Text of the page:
Unicorn Technology Companies Are Special, But What Do Their Valuations Really Mean?

There has been a significant amount of fanfare and concern as the number of private technology startups receiving a valuation over $1 billion (these companies are called “Unicorns”) has eclipsed 100. CB Insights tracks the number of new private companies eclipsing that valuation each year. In 2014, the number of new Unicorns was almost equal to the 3 previous years combined.

Worried investors use this data as evidence that we’re in a bubble for technology companies. The downside protection on the preferred shares that venture capital investors receive make it impossible to compare these investments against public company valuations. It’s important, however, to investigate the underlying value of the preferred stock prior to comparing a private investment that pins Uber’s valuation at $40 billion versus the common stock of any Fortune 500 companies on the public markets.

Total number of Unicorn venture investments since 2011

Preferred Stock Terms

Typically, when a private company sells its stock to investors, those investors receive preferred stock rather than common stock. This preferred stock comes with specific provisions that can be extremely valuable to the investor and can inflate the price associated with the company selling its stock.

Fenwick & West surveyed 37 companies that raised money in the 12 months prior to March 31, 2015 with a valuation greater than $1 billion and provided data that highlights the prevalence of specific terms on Unicorn venture investments. It’s interesting to note that in 75% of these financings, a non-traditional venture capitalists lead the investment. Venture investors typically look for opportunities to capitalize on large multiples against their initial investments to offset the expected losses in the rest of their portfolios. Unlike traditional VCs, the non-traditional investors may be more willing to forgo massive upsides due to the risk profile of their other investments.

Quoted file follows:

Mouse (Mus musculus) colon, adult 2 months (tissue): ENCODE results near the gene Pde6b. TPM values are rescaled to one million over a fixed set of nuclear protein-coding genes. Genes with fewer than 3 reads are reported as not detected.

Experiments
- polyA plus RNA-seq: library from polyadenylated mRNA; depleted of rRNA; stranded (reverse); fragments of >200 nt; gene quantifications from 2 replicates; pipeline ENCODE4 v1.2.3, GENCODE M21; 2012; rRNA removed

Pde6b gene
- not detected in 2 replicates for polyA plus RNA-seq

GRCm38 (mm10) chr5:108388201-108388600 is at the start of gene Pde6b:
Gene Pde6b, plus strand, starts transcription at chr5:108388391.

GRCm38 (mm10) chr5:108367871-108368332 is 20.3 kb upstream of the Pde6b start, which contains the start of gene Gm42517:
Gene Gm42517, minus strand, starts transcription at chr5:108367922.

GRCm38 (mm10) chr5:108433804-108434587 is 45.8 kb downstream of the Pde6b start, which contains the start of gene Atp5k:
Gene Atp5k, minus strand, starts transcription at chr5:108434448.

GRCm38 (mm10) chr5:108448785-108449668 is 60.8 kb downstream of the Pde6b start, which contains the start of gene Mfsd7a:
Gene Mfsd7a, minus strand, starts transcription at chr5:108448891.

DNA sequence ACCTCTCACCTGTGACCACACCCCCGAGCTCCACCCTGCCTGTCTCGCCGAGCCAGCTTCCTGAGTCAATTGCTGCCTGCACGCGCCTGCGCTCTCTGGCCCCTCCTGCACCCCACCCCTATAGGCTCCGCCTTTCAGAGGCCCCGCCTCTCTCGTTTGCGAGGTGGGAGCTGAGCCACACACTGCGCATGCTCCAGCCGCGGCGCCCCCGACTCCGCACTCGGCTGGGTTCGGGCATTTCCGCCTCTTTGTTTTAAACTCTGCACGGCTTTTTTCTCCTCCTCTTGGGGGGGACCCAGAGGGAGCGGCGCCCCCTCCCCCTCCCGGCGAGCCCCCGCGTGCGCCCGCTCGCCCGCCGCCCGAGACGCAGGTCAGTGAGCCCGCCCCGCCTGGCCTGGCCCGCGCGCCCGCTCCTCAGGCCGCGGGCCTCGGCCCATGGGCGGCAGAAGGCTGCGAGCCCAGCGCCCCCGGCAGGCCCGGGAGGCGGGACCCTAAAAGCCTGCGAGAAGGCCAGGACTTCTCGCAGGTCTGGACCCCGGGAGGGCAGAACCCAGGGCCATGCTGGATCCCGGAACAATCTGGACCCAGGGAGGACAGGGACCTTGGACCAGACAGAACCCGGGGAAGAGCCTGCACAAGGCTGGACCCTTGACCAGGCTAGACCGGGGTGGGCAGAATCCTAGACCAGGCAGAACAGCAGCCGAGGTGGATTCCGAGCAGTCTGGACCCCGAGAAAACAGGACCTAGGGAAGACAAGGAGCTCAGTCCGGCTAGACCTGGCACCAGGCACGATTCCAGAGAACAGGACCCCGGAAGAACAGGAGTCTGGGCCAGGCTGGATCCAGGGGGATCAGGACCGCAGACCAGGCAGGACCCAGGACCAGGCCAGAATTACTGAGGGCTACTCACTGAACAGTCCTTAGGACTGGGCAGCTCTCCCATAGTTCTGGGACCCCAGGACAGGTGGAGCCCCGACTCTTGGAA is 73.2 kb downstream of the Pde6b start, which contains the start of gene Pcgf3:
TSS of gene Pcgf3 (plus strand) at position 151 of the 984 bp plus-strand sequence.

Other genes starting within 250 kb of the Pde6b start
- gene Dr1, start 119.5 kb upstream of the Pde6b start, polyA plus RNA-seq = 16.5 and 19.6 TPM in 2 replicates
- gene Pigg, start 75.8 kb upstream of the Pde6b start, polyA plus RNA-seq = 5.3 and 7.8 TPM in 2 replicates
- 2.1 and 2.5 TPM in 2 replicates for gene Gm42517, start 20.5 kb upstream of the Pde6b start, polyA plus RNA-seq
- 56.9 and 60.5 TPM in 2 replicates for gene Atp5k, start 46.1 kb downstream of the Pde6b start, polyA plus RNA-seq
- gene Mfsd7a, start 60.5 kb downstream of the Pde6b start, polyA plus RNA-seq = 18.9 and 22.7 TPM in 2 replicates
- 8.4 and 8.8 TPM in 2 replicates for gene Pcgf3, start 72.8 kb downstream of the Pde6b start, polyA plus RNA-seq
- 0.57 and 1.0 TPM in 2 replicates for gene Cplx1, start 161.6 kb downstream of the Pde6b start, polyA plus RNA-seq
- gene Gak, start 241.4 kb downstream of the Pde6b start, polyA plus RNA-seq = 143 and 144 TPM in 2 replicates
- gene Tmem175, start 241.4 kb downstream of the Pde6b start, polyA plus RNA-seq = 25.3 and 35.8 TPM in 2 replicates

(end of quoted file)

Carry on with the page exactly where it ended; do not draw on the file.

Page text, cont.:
In a venture round, investors can demand downside risk while also participating in the upside of a company’s growth. In 100% of the agreements Fenwick & West analyzed, every single one of the investments came with liquidation preferences and anti-dilution terms. Liquidation preferences and anti-dilution terms substantially decrease the risk associated with an investment in a private company. If a venture investor provides a startup with $100 million at a post-money valuation of $1 billion to own 10% of the company and the company provides her firm with a 1x liquidation preference, she is almost guaranteed to recoup a significant portion of her initial investment. That company would need to lose almost 90% of its value prior to her investment resulting in significant losses. The bet that a late-stage venture capital firm is making is much less risky than the one a public investor makes on the common stock of a Fortune 500 company.

The Snapchat Common Offering Is Very Different

In a very rare example of a private company raising a large common stock offering, last week, Snapchat announced that it sold $500 million of common stock. According to sources that Bloomberg spoke with, this common offering was sold at a valuation of $15 billion. This is truly incredible considering Alibaba and other investors will not receive seniority to the earlier investors. There is potentially value locked in the strategic nature of the offering, but this demonstrates a massive valuation on common stock, which is more comparable to the public valuation of this company than earlier rounds were.

In all of the agreements Fenwick & West investigated, the risk adjusted returns on these Unicorn investments is much lower than a similar investment in a public company. Since this is true, the investors are willing to value the preferred shares of the venture-backed company higher than one would value the common stock of the exact same company on the public markets.

Payouts Of A Hypothetical Unicorn Investment

For illustration purposes, I’ve built a hypothetical cap table of a company that recently received a $100 million Series D investment at a $1 billion valuation. This is a very simplistic example (there are no anti-dilution rights included), but drives home the overall point that Unicorn investments are not comparable to public market investments.